Women who assist dependent relatives or friends with more activities of daily living report higher stress levels than those who perform fewer caregiving tasks, according to a new study led by Boston University School of Public Health (BUSPH) researchers. And rather than adapting to their role, these “high-intensity” caregivers continue to be stressed over long periods of time — suggesting that they need targeted stress-reduction interventions.
The study, published in the Journal of Gerontology: Medical Sciences, found that informal caregivers in “high-intensity” roles and those who transitioned from low- to high-intensity caregiving reported the highest stress of all caregiver groups. Meanwhile, women who stopped caregiving, regardless of the level of caregiving intensity, reported the same amount of stress as non-caregivers.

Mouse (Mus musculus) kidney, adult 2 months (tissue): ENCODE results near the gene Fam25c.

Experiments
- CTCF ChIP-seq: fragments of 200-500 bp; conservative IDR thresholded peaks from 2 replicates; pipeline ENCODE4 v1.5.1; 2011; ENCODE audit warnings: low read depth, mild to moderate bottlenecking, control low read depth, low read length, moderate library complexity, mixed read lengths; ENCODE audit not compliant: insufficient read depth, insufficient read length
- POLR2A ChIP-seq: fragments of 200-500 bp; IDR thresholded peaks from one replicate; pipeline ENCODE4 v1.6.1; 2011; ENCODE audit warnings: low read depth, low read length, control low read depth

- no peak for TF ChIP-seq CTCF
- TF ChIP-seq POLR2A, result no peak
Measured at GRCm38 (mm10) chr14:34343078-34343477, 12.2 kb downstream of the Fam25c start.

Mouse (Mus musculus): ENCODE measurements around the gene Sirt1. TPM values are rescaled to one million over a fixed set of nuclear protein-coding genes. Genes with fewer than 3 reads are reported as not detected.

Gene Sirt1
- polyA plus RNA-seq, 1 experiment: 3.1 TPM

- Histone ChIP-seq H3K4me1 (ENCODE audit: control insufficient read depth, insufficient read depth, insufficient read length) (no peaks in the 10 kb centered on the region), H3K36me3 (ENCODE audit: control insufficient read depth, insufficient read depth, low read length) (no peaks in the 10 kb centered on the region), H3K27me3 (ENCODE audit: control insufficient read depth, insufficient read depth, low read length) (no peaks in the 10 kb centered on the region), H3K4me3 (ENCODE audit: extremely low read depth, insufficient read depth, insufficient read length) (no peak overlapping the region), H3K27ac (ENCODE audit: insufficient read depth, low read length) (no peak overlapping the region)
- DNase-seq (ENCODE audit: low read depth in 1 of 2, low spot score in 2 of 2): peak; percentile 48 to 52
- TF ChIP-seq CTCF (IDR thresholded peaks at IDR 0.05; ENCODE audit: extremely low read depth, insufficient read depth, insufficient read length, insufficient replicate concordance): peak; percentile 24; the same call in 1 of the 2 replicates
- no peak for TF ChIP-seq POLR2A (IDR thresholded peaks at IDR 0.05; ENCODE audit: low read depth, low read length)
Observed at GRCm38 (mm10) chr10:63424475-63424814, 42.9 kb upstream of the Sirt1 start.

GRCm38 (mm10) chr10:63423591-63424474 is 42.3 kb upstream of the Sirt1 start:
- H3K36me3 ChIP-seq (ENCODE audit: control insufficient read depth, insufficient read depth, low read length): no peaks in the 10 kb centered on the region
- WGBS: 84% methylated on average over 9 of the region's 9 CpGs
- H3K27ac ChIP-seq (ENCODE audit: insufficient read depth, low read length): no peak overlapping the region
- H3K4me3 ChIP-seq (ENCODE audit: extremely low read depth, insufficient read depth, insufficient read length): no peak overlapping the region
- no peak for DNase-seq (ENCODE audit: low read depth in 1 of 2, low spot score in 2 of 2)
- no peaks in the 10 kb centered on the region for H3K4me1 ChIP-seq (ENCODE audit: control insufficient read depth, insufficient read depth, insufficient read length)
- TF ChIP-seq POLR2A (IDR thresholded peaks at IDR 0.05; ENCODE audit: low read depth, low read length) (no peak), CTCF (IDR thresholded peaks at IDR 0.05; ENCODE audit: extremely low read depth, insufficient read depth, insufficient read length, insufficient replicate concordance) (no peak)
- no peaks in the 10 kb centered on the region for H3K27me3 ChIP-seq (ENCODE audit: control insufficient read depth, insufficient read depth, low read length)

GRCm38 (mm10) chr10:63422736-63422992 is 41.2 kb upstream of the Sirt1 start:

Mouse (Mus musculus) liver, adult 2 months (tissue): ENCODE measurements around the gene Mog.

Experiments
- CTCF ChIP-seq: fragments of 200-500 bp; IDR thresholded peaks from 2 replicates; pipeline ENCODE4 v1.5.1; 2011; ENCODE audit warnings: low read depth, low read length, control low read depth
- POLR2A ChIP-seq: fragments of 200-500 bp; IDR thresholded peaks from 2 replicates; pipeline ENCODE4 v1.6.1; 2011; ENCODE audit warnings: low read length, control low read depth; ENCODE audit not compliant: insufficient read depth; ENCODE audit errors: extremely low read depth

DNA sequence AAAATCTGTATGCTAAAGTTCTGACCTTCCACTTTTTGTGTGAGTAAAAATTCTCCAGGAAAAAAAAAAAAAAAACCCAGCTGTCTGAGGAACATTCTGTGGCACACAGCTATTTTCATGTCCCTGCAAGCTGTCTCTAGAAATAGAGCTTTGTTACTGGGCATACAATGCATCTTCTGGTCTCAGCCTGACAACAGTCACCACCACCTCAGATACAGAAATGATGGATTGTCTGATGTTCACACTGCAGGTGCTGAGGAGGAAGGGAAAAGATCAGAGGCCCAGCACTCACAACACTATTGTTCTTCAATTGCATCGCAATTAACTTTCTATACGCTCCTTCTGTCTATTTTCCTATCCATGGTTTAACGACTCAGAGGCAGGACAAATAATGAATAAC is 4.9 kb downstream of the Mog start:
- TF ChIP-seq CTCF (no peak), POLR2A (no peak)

“These results contradict previous research that suggests that persons who are providing care for at least six months adapt to their role and experience less psychological distress over time,” the study found. “Considering the adverse health outcomes of chronic stress, our results emphasize the importance of directing stress-reduction interventions to high-intensity caregivers.”
To read more about the study, go to: http://www.bu.edu/sph/2015/04/01/stress-of-caregivers-varies-depending-on-roles-study-finds/